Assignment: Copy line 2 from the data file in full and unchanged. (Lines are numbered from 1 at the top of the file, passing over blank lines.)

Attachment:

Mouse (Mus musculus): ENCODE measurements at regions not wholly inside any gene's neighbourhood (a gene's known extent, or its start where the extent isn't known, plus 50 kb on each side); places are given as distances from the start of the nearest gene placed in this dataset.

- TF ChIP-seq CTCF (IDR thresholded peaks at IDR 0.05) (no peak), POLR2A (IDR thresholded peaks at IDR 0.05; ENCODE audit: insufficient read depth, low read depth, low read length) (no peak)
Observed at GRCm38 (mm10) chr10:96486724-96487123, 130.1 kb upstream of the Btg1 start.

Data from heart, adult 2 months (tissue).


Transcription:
- TF ChIP-seq CTCF (IDR thresholded peaks at IDR 0.05) (no peak), POLR2A (IDR thresholded peaks at IDR 0.05; ENCODE audit: insufficient read depth, low read depth, low read length) (no peak)